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Focus on the Family's Citizen Magazine:
High school textbook targets biblical illiteracy

Dick M. Carpenter II, Ph.D.
Freelance writer in Colorado

What do the following words have in common: adoption, cucumber, puberty, scapegoat, sex, blab, liberty, busybody, network, wrinkle and castaway? They are all English words that originated when the Bible was first translated into English.

News to you? You’re not alone. According to the Bible Literacy Project (BLP), the public’s knowledge of the Bible is meager, particularly among teens. According to a Gallup Poll of teenagers, fewer than half knew what happened at the wedding at Cana. One-quarter of them believed the statement “David was king of the Jews” was false. Unfortunately, evangelical teens weren’t much better. Just 44 percent of born-again teens could identify a quote from the Sermon on the Mount, compared to 37 percent of all teens.

In the face of such illiteracy, the BLP recently released a new high school textbook, The Bible and Its Influence, designed for use in public schools. To avoid constitutional entanglements, the textbook was created to satisfy First Amendment standards, which allow the presentation of knowledge about the content of the Bible, yet neither promote nor discourage belief.

It broadly covers the cultural contexts and influences of the Bible with examples of art, literature, rhetoric and music. As BLP spokesman Sheila Weber told Citizen, “English literature is replete with biblical allusions. The world’s great authors assumed readers would have an understanding of the Bible, and without this knowledge students fail to understand the meanings.”

Indeed, there are more than 1,300 documented biblical allusions in Shakespeare alone. Consider a quote from Henry IV, Part 2: “I am as poor as Job, my lord; but not so patient.”

Others include: The Grapes of Wrath, Animal Farm, Great Expectations, To Kill a Mockingbird, Brave New World, The Pearl and Lord of the Flies. The book also features historical connections, such as “The Bible and Emancipation” and “Abraham Lincoln and the Bible.”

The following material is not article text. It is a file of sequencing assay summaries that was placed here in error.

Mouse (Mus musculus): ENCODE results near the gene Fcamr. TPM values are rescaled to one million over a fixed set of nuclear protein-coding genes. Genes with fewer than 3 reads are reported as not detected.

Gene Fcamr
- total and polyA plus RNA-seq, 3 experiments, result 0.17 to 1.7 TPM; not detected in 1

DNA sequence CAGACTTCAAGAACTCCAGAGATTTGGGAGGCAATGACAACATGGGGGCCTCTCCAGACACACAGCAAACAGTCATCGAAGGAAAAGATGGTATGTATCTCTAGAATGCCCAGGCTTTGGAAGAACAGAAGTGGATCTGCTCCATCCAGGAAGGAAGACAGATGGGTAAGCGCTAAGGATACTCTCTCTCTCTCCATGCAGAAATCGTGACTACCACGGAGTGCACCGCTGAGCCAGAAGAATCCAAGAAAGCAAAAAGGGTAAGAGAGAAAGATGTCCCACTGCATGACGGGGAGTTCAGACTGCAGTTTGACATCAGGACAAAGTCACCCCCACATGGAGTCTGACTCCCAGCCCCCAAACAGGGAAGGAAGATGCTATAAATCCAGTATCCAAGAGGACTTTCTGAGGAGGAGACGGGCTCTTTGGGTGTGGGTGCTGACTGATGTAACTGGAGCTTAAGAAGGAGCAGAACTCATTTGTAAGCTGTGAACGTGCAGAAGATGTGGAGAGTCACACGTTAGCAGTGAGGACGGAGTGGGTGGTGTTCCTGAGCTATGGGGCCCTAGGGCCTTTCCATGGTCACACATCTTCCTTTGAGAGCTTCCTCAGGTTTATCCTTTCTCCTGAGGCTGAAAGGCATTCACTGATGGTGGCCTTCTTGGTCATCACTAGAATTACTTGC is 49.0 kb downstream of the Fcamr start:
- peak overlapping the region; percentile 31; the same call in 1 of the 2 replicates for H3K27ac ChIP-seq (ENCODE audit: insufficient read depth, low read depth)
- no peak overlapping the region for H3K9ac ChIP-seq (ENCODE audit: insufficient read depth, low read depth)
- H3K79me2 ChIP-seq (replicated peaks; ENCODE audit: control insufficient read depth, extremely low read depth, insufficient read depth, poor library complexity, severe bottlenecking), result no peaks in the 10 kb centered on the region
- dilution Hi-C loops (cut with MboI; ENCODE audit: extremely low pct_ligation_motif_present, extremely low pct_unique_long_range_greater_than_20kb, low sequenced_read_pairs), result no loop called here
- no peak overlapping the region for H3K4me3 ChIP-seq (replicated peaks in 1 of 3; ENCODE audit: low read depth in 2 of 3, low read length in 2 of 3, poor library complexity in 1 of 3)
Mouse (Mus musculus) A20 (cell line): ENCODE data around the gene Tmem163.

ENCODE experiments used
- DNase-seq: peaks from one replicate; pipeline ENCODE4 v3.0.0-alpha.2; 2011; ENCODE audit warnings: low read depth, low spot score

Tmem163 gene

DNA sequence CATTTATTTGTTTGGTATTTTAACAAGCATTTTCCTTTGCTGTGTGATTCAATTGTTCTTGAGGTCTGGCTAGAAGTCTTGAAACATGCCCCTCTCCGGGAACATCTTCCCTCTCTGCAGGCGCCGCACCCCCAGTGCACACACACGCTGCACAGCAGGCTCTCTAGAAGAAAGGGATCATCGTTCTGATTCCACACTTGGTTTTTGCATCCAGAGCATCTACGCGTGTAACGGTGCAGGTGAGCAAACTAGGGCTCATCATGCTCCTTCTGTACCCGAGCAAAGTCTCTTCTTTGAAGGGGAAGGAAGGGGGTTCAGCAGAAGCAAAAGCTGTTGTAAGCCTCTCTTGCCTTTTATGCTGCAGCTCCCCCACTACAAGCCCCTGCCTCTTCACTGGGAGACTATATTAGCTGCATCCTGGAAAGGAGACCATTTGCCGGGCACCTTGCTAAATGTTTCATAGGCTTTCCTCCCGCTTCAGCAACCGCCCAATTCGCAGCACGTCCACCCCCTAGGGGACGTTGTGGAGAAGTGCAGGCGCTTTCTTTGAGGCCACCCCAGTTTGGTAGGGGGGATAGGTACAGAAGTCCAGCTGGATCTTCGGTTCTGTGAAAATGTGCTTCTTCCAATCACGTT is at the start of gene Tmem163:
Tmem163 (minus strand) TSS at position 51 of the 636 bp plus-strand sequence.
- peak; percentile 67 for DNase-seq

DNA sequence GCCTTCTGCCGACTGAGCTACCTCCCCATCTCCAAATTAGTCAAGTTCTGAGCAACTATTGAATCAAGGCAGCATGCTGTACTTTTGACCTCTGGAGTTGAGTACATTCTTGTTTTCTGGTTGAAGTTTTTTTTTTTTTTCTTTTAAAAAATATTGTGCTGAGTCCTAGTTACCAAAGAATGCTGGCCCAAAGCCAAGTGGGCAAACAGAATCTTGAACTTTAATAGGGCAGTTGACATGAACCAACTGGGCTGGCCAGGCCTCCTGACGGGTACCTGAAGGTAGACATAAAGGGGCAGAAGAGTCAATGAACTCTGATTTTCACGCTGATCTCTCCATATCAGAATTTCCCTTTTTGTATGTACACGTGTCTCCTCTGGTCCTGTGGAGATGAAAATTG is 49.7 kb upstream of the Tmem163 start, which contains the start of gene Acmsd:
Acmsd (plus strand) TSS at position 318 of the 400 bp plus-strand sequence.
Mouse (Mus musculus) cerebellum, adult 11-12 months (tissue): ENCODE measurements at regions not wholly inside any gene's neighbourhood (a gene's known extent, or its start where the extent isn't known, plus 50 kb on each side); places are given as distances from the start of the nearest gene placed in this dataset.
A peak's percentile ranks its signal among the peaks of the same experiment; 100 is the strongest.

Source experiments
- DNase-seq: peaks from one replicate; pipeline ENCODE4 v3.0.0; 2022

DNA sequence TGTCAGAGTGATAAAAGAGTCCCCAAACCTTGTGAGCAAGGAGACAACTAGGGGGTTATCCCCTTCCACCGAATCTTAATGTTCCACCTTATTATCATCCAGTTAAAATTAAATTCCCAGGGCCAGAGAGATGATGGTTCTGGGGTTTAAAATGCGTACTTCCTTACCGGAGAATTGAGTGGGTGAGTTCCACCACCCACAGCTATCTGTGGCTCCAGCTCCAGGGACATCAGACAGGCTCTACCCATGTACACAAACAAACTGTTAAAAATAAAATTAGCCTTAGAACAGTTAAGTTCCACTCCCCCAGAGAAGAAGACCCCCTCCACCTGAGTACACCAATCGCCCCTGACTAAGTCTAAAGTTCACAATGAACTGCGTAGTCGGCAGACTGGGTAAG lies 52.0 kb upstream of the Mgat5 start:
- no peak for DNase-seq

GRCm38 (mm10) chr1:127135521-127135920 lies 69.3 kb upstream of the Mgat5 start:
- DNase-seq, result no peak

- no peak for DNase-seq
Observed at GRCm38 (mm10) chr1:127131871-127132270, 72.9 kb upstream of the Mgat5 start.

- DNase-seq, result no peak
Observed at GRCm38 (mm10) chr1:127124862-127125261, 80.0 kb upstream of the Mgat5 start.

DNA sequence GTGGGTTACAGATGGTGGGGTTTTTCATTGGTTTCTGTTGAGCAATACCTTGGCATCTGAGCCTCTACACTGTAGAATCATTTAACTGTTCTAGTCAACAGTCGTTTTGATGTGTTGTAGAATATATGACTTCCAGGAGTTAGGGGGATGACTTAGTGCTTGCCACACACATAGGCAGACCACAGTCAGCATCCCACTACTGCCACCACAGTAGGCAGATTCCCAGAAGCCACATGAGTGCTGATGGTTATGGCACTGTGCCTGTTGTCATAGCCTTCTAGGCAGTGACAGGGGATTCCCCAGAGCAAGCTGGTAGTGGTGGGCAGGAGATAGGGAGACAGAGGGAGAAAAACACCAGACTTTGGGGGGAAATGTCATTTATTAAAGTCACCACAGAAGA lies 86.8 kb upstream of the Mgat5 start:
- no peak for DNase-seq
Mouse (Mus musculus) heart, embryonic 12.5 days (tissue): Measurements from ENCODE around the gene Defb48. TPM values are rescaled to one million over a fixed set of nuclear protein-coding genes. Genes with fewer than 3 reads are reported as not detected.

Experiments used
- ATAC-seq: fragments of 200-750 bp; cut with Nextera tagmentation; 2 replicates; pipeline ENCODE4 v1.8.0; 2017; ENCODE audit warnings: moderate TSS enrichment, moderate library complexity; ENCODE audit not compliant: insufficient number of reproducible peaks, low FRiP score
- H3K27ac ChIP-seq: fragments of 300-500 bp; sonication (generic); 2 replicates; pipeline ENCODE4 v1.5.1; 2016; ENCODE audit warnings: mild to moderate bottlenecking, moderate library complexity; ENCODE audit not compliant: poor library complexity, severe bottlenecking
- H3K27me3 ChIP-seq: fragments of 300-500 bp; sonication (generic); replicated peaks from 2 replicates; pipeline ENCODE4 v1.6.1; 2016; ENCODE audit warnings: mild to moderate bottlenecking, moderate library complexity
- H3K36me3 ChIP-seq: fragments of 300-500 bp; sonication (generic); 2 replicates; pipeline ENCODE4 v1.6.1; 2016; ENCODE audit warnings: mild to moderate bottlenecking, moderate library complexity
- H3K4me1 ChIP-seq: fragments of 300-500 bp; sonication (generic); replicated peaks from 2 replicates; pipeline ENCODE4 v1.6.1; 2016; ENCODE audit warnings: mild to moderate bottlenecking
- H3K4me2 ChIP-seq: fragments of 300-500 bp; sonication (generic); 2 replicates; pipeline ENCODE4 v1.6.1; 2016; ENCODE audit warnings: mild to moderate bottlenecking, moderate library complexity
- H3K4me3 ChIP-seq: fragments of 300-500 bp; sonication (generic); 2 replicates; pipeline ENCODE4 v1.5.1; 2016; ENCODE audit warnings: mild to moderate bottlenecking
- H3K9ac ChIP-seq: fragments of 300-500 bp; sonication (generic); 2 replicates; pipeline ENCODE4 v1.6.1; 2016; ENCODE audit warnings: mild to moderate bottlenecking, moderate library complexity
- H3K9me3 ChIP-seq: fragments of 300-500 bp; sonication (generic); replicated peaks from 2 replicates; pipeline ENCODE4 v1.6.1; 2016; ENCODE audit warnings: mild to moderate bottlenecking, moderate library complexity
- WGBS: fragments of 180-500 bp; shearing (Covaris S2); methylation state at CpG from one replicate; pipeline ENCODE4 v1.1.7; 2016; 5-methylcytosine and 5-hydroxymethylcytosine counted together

A primary goal of the book is basic Bible literacy through a presentation of the language, major narratives, symbols and characters of the Bible. The book also provides detailed analyses, and, according to Weber, “When there are differences of opinion or interpretation of the text based on various religious traditions, the book defines and delineates those differences.”

It’s just this approach that makes the book constitutionally appropriate. In 1963, the Supreme Court, in Abington v. Schempp, prohibited the devotional use of the Bible in public school classrooms. In that same decision, however, the Court explicitly acknowledged that academic study of the Bible is not only constitutional but also part of a good education. In short, teaching about the Bible is acceptable; teaching what to believe is not.

Because of its approach, the book has been endorsed by 20 educational and religious organizations, including the National Education Association, the National School Boards Association, the National Association of Evangelicals (NAE) and the American Jewish Congress. The list of individual endorsers also includes several prominent evangelical leaders, such as Os Guiness (Trinity Forum), Joseph Stowell (Moody Bible Institute), Ted Haggard (NAE) and Chuck Colson (Prison Fellowship).

But even some of those who generally support the project express concern. In a Weekly Standard article, David Gelernter questioned the lack of teacher preparation: “These are hard courses to teach, at best. Do we have teachers who are up to the job?” In response, Weber pointed to teacher training resources the BLP is currently developing, including a university-based online course, which will premiere in January, and a teacher’s manual slated for release in spring 2006.

Perhaps more significantly, Gelernter discussed the potential of “higher criticism,” the practice of “[picking] the Bible to pieces like vultures addressing a dead cow”—a method of textual interpretation English teachers typically learn in college. Weber recognized the possibility. However, she reasoned that a person interested in teaching the course would likely not veer from the book’s content out of respect for the sacred nature of the text.

“We can no longer be put off by fear. Fear is keeping generations of Americans from understanding one of the world’s most important documents. Instead, we’re raising children who don’t know the basic context behind newspaper headlines, art and literature. And when they lose that context, they lose their ability to understand and appreciate Western civilization.”

For more information on The Bible and Its Influence, contact The Bible Literacy Project, Inc., 122 W. 14th Street PMB 332, New York, NY 22630; phone 540-622-2265; Web: Go to the Web site to learn how to bring the book to your school.

This article appeared in the December 2005 issue of Citizen magazine. Copyright © 2005 Focus on the Family. All rights reserved. International copyright secured.


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